The word “superfood” tends to be associated with exotic-sounding berries and seeds—but what about the nutrient-dense, disease-fighting foods that we already know and love?
Here are five overlooked superfoods that deserve some space on our plates, too. In fact, you likely have at least a couple of them in your pantry and fridge right now.
Far from boring, oats are a fiber-filled whole grain that may help lower “bad” LDL cholesterol. Plus, they possess unique antioxidants that are thought to have anti-inflammatory and anticancer properties.
Try them in: Beyond oatmeal, oats are also wonderful in cookies, smoothies and even salads.
Kale is the latest, greatest green of choice, but that’s no reason to ditch spinach. True to its reputation as Popeye’s muscle-enhancing snack, spinach is rich in antioxidants that may help our muscles recover after exercise.
This leafy green is also packed with essential nutrients like folate, iron, calcium, potassium and manganese, as well as vitamins A, C and K.
Try it in: If salads aren’t your thing, add a handful of spinach to your favorite fruit smoothie. It’s also great in dips, or sautéed with garlic.
Sugar? Pshaw. There’s no need for artificial sweeteners or added sugars when we use moist, sweet dates in our baked goods and smoothies. Despite their caramel-like taste, dates are actually a low-glycemic index food that won’t significantly raise blood sugar levels. When baking with dates, use the soft, sticky medjool variety for best results.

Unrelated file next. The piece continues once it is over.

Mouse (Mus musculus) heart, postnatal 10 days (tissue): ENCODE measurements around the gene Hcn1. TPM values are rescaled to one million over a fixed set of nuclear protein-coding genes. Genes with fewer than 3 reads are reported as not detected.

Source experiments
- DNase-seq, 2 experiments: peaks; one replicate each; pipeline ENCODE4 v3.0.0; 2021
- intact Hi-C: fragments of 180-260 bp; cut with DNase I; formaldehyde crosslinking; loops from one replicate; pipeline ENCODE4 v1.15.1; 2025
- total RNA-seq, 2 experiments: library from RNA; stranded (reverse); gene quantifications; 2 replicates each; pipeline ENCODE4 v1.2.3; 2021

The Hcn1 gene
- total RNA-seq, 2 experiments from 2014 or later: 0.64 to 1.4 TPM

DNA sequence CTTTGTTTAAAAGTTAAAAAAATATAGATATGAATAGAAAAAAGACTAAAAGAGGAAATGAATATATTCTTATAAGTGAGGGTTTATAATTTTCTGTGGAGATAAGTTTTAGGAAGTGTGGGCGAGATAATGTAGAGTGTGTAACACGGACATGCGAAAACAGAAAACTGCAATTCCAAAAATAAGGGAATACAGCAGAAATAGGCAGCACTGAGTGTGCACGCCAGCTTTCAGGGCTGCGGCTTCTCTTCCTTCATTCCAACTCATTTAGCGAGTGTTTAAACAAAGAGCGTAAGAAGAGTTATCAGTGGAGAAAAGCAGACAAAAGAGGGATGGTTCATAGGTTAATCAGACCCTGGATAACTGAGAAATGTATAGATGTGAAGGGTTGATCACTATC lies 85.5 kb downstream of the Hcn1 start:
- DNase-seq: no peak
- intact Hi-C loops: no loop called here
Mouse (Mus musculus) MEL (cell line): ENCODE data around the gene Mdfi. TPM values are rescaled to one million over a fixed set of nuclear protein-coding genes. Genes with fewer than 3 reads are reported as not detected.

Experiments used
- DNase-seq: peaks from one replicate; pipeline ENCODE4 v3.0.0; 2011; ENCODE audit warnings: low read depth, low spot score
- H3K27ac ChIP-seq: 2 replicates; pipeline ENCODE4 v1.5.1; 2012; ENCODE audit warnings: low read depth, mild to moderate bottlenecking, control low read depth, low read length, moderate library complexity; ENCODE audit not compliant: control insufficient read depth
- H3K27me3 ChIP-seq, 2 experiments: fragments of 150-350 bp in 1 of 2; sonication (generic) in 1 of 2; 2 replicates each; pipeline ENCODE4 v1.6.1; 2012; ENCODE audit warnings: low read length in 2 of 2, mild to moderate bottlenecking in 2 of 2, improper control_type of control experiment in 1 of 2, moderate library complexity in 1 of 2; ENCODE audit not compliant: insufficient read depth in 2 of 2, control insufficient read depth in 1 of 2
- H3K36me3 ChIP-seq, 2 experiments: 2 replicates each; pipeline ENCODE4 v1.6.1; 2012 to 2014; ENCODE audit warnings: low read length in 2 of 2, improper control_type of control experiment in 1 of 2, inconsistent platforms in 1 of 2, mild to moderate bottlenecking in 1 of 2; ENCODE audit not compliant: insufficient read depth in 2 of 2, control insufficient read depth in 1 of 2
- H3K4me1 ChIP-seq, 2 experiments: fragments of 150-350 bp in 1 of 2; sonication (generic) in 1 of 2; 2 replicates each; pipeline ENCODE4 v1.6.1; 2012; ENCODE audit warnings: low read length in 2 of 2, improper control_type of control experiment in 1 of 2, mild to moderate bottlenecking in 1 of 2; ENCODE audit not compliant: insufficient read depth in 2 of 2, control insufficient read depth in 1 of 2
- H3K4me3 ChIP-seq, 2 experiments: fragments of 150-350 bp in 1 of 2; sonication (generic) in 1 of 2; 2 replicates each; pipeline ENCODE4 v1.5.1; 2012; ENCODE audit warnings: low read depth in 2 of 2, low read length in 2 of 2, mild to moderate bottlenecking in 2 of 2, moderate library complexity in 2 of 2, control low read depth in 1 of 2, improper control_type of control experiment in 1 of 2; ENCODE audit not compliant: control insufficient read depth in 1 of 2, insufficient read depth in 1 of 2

Try them in: In addition to being a yummy snack, dates excel in baking; salads; smoothies; and homemade granola, oatmeal and energy bars.
When it comes to the health benefits of fish, salmon seems to be the catch of the day. But sardines have a boatload of merits, too. These tiny fish are a sustainable source of heart-healthy omega-3 fatty acids, as well as calcium, protein, vitamin D and vitamin B12. Sardines are inexpensive and come in canned, smoked or frozen varieties, so it’s easy to get hooked on this super seafood.
Try them in: Sardines are delicious pan fried or in pasta, but are equally stunning as a cheap and cheerful weeknight dinner on toast.
5. Brown rice
With quinoa and ancient grains like amaranth gaining popularity, boring brown rice has become the peasant of the grain family. This is a shame, because brown rice has a kingly nutritional profile—especially compared to white rice. One study showed that, while eating five or more servings of white rice per week may increase our risk of type 2 diabetes, two servings of brown rice can lower our diabetes risk by 16 percent.
Try it in: Try brown rice in your next rice bowl or fried rice dish for a nuttier flavor, or add it to salad, soup and stews.